Internet Access Explained

I eat, breathe and sleep computers and technology and since about 1980 I’ve built, broke, fixed, used and played with computers as a way of life! I’m an MCP on several counts, I’m SCO Unix. Linux and COMPTIA A+ certified. I’m also well qualified in Mechanical and Electrical engineering and pride myself in being able to explain to non technical people how things work in a non technical manner. Sometimes it’s hard to remember that other people don’t “get” computers and technology and what I see as Janet & John stuff is perhaps not so Janet & John for others. Recently, I was trying to explain the difference between Internet access on a mobile phone, using the Phone Network, and using WiFi and it seems to be not Janet & John stuff, so I’ve done a quick n dirty doc to see if this will help the technologically challenged !

Internet Access Explained

The “Internet” can mean different things to different people but the Internet is basically an infrastructure that provides a vehicle for the many “Internet Services” such as the World Wide Web (www), which is where Web Pages / Websites are found. Email, FTP and Cloud Storage are other Internet Services.

To access the Internet you need an Internet Service Provider (ISP), In the UK this will be Virgin Media, BT, Talk Talk etc. Think of the Internet as being a motorway. To join and use a motorway, you would use a slip road to gain access. An ISP can be seen as a slip road to the Internet!

Connection Options:-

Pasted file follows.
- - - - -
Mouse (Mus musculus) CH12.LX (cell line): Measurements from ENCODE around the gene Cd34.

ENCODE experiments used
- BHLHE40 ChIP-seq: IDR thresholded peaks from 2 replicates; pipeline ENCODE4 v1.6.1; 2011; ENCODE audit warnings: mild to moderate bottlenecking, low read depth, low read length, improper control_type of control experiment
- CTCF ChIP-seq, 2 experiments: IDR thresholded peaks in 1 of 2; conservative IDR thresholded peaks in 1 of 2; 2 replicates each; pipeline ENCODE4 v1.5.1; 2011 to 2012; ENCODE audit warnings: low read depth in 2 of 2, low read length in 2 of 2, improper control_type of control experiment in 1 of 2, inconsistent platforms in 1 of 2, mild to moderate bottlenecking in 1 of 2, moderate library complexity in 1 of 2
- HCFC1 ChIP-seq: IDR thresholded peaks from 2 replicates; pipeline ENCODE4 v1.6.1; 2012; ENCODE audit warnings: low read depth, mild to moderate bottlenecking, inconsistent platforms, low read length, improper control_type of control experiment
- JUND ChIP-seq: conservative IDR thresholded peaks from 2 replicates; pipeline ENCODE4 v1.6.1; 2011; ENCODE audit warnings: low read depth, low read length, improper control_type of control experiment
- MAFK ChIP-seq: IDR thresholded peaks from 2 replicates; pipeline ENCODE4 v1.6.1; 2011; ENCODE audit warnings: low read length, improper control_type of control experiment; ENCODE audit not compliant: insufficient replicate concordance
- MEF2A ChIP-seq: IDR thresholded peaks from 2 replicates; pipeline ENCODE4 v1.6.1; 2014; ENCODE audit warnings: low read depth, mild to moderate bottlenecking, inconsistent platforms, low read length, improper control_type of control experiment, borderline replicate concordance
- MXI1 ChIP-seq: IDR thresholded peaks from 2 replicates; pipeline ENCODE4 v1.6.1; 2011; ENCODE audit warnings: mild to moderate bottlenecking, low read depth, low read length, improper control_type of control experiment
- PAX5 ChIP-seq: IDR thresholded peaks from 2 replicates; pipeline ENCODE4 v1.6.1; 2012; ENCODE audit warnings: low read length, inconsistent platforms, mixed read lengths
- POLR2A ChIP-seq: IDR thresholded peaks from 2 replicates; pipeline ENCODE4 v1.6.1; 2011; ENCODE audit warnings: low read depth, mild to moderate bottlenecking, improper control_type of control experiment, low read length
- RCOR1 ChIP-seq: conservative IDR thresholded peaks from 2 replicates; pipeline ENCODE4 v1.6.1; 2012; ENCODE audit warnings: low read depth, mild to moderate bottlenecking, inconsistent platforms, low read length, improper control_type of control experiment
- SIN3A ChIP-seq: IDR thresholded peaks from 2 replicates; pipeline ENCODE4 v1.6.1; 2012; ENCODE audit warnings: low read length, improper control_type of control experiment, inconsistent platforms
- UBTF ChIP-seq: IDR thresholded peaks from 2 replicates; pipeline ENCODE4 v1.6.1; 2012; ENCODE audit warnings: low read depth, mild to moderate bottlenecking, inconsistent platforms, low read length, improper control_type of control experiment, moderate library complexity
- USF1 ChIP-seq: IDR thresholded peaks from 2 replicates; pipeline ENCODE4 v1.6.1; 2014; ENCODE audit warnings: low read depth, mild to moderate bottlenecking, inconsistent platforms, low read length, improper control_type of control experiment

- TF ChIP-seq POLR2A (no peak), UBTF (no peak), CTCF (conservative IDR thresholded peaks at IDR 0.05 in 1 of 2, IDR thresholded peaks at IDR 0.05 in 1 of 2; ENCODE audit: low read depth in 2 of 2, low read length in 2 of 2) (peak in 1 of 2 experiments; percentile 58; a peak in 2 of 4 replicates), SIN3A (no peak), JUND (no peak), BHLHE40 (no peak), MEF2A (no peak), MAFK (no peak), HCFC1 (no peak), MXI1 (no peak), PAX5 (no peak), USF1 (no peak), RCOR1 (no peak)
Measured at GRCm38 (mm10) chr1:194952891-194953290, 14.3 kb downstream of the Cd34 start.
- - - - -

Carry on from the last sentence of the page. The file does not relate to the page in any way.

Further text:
1.Home and business users are provided with an electronic box and this if often referred to as a MODEM, the box is correctly known as a ROUTER and this will be one of 2 types. If you use Virgin Cable services, it will be a “Cable” Router. If you use the BT* phone line it will be an “ADSL” Router. (* in the UK, BT / Openreach own all or most of the telephone infrastructure and telephone lines but the lines are used by other ISPs such as Talk Talk, Plusnet, Sky etc )

Connecting your PC to the router was done using Ethernet cables and this is still the most reliable method but for the past few years ISPs have been providing Routers with a built-in Wireless Access Point (WAP) so that laptops, tablets and even mobile phones can connect to the Router using WiFi.

Cable routers connect to Virgin equipment using a coax cable and you can only use the router provided by them.

ADSL routers connect to the phone (land) line using a standard phone cable and generally you can use any router you like.

2.Mobile /Cell phone users (home and /or business users). In this case, your mobile phone or other device with cellular connection capabilities doesn’t need an additional electronic box / router because it uses the Mobile phone network. All Internet access goes via the mobile phone operators equipment and routers to enable access to the Internet.

Note. The mobile phone network has (technically) 2 paths / circuits / routes. One for Voice calls and text messaging, which uses the GSM technology, and the other for high speed Internet data access but these are transparent! The data will use a 3G or maybe 4G or something in between, if it’s available.

Mobile phones have the benefit of being able to use the “Mobile phone Network” when out and about and then swop to WiFi when within range of a WAP (WiFi Router). Most Mobile phone users have an agreed “Data Allowance” (usually something like 500Mb to several Gb per month). Even when connected to WiFi, voice calls and texts still use the GSM / Phone network.

When using WiFi, Internet access does not use the Data Allowance of your mobile phone.

In some cases voice calls can be routed through the WiFi but this does still use the allocated voice “minutes” unless you use something like Facebook Messenger or Skype.

The router, in both cases, is also known as an Internet Gateway and it hopefully has protection built-in such as a “Firewall”!

© Jeff DVOIT